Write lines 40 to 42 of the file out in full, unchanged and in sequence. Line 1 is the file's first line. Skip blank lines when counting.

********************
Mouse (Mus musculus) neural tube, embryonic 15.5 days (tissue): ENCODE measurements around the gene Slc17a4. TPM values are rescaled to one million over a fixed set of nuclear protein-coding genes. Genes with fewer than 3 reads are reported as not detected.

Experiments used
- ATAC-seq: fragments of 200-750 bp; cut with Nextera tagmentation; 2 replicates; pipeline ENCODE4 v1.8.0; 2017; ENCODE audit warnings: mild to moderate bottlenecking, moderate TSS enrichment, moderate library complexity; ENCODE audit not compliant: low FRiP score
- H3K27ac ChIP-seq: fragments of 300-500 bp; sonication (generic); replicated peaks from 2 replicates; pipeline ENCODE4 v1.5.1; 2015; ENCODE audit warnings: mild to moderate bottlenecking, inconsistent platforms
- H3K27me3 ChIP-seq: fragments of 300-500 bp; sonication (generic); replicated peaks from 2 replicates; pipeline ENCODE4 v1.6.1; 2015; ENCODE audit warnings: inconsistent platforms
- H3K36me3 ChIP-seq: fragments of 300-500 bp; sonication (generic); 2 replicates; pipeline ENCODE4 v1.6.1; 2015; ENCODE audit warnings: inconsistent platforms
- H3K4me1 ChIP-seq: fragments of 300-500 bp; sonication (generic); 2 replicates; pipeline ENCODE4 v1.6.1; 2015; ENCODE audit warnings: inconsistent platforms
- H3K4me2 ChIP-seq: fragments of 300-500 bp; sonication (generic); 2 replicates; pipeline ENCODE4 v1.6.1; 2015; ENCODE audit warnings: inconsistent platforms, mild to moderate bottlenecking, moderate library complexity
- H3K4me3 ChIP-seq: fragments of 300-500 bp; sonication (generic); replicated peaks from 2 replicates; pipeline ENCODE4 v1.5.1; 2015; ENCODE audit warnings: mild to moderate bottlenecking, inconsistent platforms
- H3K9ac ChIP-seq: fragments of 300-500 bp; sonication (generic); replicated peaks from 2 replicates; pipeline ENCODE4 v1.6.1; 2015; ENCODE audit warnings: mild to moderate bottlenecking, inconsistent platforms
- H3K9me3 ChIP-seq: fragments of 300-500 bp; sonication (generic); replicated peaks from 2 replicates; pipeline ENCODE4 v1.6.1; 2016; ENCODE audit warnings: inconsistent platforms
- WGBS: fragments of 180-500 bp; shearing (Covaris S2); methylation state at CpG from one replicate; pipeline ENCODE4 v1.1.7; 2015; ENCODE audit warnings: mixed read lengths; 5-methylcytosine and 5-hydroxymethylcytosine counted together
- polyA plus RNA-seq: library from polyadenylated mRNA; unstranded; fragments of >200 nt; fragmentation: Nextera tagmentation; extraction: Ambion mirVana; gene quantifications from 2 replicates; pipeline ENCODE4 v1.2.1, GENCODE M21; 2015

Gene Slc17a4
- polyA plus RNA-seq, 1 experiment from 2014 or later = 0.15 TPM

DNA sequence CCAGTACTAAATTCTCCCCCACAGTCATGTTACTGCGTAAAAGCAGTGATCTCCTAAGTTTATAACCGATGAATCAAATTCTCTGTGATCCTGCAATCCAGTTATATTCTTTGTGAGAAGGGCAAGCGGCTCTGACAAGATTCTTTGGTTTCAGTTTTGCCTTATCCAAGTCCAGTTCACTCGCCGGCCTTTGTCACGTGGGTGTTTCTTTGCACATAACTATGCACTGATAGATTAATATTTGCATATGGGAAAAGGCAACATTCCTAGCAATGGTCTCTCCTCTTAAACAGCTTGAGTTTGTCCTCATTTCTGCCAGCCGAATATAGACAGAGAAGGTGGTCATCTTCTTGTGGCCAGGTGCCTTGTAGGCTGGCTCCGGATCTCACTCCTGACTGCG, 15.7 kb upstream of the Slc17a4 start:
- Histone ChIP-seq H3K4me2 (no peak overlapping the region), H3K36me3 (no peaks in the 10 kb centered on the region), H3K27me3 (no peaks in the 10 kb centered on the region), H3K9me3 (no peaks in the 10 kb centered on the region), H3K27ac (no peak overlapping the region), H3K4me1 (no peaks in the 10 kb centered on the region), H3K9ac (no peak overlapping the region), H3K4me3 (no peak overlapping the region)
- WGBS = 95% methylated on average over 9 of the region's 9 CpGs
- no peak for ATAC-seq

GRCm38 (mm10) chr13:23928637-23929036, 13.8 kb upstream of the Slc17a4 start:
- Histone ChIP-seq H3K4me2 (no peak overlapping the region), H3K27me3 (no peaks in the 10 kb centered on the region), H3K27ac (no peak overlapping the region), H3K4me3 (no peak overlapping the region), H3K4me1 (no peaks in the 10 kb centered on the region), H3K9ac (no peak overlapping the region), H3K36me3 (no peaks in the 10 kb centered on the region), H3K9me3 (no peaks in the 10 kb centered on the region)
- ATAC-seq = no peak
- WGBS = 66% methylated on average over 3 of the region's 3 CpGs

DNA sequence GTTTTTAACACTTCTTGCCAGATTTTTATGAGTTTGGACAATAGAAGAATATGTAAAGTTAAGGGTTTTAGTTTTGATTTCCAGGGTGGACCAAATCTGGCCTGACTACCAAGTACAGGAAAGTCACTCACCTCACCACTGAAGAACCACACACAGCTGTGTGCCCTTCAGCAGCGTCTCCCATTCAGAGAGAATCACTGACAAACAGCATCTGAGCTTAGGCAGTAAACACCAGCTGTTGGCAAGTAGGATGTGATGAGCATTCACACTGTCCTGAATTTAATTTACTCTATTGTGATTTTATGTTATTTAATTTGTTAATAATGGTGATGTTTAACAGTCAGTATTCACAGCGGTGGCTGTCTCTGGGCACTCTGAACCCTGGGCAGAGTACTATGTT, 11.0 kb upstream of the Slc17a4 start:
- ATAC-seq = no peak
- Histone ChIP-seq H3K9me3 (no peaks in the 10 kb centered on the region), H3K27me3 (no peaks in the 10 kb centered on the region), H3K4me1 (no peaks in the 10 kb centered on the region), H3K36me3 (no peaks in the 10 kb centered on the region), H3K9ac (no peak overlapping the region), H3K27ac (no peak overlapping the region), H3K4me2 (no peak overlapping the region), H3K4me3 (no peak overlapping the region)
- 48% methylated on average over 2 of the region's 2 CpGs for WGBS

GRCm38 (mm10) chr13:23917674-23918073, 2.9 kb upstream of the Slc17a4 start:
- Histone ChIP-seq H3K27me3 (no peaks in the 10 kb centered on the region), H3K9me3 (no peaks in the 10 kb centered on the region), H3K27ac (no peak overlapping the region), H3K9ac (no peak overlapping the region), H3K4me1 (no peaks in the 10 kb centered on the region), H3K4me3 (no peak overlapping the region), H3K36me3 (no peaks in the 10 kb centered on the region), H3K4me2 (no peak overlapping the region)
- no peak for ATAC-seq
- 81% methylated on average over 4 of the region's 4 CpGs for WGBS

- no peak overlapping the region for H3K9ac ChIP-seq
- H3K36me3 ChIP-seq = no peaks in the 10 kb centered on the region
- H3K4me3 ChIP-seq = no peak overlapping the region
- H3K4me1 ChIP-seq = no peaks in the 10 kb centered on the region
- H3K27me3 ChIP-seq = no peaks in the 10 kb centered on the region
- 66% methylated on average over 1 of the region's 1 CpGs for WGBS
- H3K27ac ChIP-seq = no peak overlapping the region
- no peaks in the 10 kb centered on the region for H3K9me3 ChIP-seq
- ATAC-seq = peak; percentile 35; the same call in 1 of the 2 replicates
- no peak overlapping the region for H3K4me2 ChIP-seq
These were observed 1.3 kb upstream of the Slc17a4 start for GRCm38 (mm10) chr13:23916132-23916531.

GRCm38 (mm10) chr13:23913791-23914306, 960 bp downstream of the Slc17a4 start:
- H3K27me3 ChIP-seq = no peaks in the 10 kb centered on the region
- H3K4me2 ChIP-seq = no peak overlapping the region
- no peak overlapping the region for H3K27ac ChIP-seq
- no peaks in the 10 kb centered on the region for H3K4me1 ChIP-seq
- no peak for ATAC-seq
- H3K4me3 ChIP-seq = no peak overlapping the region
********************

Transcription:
- ATAC-seq = peak; percentile 35; the same call in 1 of the 2 replicates
- no peak overlapping the region for H3K4me2 ChIP-seq
These were observed 1.3 kb upstream of the Slc17a4 start for GRCm38 (mm10) chr13:23916132-23916531.